Some mainlanders have compared Hong Kong's restrictions on milk powder exports to biting the hand that gives it water.
There is a false perception that Hong Kong survives on an "unconditional" supply of water from the mainland.
Hong Kong pays the central government for water - at a cost that is about 300 times more than what Malaysia charges Singapore. And we still have to clean it up, because the water from Dongjiang was classed as "non-drinkable grade" in the State Oceanic Administration's recent report.
This deal, adopted in the Guangdong-Hong Kong Water Supply Agreement, has led to massive wastage. Over the past eight years, rain water worth more than HK$1 billion has been pumped into the sea.
Under the agreement, Hong Kong pays an annual lump sum to "secure a reliable and flexible [amount] of Dongjiang water". But this allows no flexibility for wetter years, when Hong Kong might not need so much water.
The pact is being renegotiated before it expires at the end of this year. Therefore, it is high time to push for the inclusion of a volume-based charging policy to reduce waste. This would also allow the authorities in Guangdong to better manage the supply of water to the upper reaches of the Pearl River Delta.
The renewal of this agreement presents a good opportunity to adjust our long-term water policy. We need to reduce our dependence on imported water in future, and promote sustainable ways of using this precious resources.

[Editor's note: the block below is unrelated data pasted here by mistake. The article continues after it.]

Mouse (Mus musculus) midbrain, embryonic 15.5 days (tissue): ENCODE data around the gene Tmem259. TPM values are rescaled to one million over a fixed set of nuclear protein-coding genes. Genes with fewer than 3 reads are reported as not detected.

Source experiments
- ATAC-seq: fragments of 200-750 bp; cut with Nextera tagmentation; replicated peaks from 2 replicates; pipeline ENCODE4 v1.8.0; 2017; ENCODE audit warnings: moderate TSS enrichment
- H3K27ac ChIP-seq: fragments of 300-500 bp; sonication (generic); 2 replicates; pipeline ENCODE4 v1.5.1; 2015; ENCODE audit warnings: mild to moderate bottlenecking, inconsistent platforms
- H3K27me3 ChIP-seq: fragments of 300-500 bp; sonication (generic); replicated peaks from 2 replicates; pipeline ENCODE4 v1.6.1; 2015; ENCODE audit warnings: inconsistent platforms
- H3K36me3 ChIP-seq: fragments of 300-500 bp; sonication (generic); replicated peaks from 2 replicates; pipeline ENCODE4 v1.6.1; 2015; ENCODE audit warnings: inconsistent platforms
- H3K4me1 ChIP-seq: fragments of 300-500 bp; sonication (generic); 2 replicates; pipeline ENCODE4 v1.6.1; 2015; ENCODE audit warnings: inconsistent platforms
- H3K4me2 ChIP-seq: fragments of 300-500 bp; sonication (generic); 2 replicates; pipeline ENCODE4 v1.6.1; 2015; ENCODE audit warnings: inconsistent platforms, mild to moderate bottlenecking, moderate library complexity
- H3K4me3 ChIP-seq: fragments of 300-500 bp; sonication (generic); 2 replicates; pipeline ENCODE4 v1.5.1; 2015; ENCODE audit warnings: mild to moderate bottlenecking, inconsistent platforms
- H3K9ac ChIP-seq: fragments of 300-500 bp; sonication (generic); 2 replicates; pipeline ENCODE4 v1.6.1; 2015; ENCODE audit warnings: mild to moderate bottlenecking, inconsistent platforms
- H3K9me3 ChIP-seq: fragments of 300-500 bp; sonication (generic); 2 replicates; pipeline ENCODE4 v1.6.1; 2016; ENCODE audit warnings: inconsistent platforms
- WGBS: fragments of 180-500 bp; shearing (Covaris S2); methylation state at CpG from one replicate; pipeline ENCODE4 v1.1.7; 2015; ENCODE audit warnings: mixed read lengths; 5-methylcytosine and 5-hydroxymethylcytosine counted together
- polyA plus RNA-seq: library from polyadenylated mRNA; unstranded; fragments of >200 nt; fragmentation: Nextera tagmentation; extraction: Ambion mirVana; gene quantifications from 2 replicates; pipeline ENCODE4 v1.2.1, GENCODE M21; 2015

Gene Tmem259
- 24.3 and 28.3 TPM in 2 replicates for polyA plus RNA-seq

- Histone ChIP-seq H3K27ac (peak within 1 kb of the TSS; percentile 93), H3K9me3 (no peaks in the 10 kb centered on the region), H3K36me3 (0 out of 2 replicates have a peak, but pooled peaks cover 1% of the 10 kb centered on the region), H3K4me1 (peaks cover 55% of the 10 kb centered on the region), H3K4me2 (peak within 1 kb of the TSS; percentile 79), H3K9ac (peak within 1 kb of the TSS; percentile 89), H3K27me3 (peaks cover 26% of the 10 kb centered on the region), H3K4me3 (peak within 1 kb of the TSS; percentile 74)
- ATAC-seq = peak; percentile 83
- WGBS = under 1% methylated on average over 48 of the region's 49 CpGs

As the demand for water continues to rise in cities such as Dongguan and Shenzhen, there is no guarantee that the mainland will continue to supply us with water.
The planned construction of a desalination plant in Tseung Kwan O is the first step to diversifying our water resources. The re-use of greywater - water from bathroom sinks, showers, tubs and washing machines - and rainwater should also be considered.
Hong Kong should also come up with a more realistic water pricing plan, and set a target for reducing domestic water usage, similar to the one laid out by our regional competitor, Singapore.
In the best-case scenario, we should hope that one day Hong Kong will have extra water that it can give to mainland cities.
Otherwise, Hong Kong may have to implement a new restriction against panic buying - this time for bottled water.